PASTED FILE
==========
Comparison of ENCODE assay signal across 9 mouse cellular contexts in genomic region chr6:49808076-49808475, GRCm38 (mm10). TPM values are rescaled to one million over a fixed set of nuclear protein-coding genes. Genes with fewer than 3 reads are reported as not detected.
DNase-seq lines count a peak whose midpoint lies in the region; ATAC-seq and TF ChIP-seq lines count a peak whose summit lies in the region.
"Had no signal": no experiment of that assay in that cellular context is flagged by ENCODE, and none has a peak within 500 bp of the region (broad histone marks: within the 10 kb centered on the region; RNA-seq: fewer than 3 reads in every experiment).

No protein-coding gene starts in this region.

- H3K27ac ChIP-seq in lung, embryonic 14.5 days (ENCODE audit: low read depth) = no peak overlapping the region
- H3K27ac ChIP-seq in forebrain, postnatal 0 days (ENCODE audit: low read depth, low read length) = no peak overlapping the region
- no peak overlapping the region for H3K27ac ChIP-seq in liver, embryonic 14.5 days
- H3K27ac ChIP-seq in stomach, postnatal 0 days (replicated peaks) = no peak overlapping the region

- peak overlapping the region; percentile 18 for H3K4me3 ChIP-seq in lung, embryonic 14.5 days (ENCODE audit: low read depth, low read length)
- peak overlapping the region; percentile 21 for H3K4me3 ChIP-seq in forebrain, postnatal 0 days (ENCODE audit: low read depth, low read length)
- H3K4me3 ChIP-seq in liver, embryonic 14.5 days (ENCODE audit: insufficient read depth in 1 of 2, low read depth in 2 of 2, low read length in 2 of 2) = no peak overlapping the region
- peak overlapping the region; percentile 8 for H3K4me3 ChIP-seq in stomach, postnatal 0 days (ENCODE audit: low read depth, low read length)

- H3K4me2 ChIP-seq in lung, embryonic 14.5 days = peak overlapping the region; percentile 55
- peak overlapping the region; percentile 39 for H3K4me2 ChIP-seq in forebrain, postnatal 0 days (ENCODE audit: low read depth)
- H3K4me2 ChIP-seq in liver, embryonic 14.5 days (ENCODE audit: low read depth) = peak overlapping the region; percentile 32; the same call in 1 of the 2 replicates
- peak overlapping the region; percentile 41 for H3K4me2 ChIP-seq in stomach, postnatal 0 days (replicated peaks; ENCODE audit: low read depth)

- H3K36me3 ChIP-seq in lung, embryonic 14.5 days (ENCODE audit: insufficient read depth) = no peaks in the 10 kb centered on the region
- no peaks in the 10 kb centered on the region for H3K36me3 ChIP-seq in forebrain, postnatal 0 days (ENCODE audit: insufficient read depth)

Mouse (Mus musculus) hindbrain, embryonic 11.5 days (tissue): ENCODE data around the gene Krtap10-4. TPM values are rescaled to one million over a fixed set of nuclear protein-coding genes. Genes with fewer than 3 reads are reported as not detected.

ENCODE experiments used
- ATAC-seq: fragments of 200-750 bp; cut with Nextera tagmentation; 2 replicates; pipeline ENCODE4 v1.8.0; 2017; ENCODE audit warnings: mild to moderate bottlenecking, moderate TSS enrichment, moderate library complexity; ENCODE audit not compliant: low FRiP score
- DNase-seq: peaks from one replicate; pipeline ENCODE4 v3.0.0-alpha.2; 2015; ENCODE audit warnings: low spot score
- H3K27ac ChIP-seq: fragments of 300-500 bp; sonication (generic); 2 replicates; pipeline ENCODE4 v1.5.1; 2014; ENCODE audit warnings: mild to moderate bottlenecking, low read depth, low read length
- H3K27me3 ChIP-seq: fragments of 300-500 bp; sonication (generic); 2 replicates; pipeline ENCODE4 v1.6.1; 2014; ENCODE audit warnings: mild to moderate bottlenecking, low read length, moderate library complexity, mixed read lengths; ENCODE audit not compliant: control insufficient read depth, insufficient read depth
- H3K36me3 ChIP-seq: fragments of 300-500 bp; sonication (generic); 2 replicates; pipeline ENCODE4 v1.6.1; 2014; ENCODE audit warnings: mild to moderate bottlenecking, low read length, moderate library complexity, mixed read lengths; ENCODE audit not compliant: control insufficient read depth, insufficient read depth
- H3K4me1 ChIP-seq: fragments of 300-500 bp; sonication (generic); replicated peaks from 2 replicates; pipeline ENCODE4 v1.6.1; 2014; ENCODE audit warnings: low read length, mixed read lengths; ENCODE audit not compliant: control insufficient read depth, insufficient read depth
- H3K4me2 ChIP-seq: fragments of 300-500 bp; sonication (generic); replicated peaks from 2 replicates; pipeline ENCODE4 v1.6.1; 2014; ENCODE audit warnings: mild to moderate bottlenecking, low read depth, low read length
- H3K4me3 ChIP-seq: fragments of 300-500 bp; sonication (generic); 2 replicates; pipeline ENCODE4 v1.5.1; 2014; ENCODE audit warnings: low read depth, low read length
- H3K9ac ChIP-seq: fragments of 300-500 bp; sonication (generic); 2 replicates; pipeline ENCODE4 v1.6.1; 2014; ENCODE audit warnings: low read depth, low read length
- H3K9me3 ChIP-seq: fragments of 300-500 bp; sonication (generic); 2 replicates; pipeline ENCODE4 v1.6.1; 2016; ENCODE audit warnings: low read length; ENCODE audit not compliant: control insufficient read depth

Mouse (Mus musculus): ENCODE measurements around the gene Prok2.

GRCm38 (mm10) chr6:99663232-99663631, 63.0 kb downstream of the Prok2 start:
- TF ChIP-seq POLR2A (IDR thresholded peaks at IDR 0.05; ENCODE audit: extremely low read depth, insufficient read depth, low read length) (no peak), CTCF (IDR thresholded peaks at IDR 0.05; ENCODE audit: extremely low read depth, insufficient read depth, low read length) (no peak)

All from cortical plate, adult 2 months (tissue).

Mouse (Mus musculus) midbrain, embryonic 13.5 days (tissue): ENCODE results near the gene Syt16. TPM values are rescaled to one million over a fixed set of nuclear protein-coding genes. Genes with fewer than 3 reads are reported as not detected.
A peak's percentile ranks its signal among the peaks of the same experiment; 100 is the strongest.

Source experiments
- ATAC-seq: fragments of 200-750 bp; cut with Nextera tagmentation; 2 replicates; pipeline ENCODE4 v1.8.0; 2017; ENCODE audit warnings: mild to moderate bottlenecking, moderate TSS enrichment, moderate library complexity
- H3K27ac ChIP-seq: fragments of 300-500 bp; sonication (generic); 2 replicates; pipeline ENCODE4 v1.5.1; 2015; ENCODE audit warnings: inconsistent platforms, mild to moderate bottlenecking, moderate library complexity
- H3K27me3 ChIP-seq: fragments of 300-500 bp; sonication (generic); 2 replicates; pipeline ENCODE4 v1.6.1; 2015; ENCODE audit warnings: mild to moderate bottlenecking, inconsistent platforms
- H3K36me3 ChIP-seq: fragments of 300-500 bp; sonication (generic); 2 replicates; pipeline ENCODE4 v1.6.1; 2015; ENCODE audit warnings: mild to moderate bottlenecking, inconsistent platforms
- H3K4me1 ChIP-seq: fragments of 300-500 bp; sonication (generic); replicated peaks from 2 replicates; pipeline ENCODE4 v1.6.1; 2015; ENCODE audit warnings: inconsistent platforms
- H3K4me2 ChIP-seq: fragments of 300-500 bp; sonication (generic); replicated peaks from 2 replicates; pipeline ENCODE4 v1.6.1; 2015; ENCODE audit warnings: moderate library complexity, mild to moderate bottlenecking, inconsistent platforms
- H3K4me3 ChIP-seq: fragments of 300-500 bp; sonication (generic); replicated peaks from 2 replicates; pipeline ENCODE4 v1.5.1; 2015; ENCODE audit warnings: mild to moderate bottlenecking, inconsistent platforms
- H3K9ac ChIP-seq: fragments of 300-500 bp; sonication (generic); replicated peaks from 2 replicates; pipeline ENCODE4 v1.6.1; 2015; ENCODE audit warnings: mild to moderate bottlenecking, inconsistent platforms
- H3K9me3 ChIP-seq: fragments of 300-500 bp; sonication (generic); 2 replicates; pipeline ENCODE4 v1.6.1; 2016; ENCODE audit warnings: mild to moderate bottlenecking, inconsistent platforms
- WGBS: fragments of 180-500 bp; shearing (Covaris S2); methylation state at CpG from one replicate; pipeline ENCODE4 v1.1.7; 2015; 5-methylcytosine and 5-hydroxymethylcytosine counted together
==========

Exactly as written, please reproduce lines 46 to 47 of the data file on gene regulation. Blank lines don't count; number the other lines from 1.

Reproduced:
- H3K9me3 ChIP-seq: fragments of 300-500 bp; sonication (generic); 2 replicates; pipeline ENCODE4 v1.6.1; 2016; ENCODE audit warnings: mild to moderate bottlenecking, inconsistent platforms
- WGBS: fragments of 180-500 bp; shearing (Covaris S2); methylation state at CpG from one replicate; pipeline ENCODE4 v1.1.7; 2015; 5-methylcytosine and 5-hydroxymethylcytosine counted together